Firstly apologies this isnt a Scott query but tech help on my rep is plentiful – The ‘beam is far scarcer and the owners club next to non existent.
Does anyone know the valve timing on a 1937 Series 2 Sunbeam model 9? All the literature I have explains the use of timing marks only. Unfortunately my pinion has no marks so it needs to be done the proper way with a timing disc. – Please note this is a 37 Series 2 which has much hotter cams than the earlier bikes.
I do not have an exact answer for you, I am neither familiar with the model or how the valve gear is laid out but there is usually a sort of symmetry involved with 4-stroke valve timings.
In general valve events between makes do not vary all that much despite what the adherents to any particular marque would have you believe. When it comes down to it all 4-strokes go suck–squeeze–bang–fiss!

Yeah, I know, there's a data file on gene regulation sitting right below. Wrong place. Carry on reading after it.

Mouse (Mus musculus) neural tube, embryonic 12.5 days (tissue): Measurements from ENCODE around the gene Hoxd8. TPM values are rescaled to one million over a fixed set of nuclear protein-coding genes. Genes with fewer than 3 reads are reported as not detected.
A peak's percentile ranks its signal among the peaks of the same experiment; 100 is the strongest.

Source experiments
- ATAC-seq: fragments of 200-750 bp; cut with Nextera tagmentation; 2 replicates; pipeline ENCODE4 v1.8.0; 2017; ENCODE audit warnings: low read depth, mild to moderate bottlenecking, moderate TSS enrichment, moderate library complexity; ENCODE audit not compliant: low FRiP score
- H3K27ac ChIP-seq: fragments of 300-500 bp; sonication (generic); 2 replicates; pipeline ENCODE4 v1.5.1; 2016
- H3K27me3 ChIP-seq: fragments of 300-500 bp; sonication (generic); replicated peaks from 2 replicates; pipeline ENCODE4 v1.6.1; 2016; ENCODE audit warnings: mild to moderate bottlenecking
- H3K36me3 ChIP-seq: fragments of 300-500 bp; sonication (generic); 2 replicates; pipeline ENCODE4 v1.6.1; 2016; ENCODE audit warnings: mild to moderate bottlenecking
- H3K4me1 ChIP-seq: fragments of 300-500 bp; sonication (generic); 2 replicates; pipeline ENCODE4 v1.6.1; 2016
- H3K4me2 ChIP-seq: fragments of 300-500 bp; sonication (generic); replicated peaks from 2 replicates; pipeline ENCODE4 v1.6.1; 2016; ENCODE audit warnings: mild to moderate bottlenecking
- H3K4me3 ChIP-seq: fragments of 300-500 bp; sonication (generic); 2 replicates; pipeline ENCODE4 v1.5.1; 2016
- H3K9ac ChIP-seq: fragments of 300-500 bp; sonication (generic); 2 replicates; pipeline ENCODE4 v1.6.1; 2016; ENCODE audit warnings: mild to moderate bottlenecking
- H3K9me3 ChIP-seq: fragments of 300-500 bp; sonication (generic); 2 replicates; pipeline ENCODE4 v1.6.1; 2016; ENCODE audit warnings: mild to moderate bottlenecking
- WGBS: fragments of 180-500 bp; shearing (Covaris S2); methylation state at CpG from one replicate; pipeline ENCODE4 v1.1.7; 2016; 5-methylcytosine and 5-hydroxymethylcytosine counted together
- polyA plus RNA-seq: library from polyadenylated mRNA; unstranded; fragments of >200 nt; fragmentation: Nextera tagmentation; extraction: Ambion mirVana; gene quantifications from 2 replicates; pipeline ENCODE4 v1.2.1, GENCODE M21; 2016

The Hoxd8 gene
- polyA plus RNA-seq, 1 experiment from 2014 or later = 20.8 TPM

Wild valve timings will provide more power at the expense of tractability but really it is the whole valve train, subtle cam and follower profiles and good port design that make the real difference.
That said I would expect the timing for a road machine to be something like the following:
Your machine will obviously not be exactly the same but this is a good starting point. If the above fairly representative angles are expressed as a percentage of the stroke, (180°), as indicated above then if you measure when the cams on your machine open and close it should be possible to apply these percentages to your timings. If still in doubt set the inlet opens and exhaust closes timings disposed about TDC as above and then check inlet closes and exhaust opens and see how they compare.
Do make a neat diagram to refer to and remember that these confounded 4-strokes do 720° to go round once — begorrah!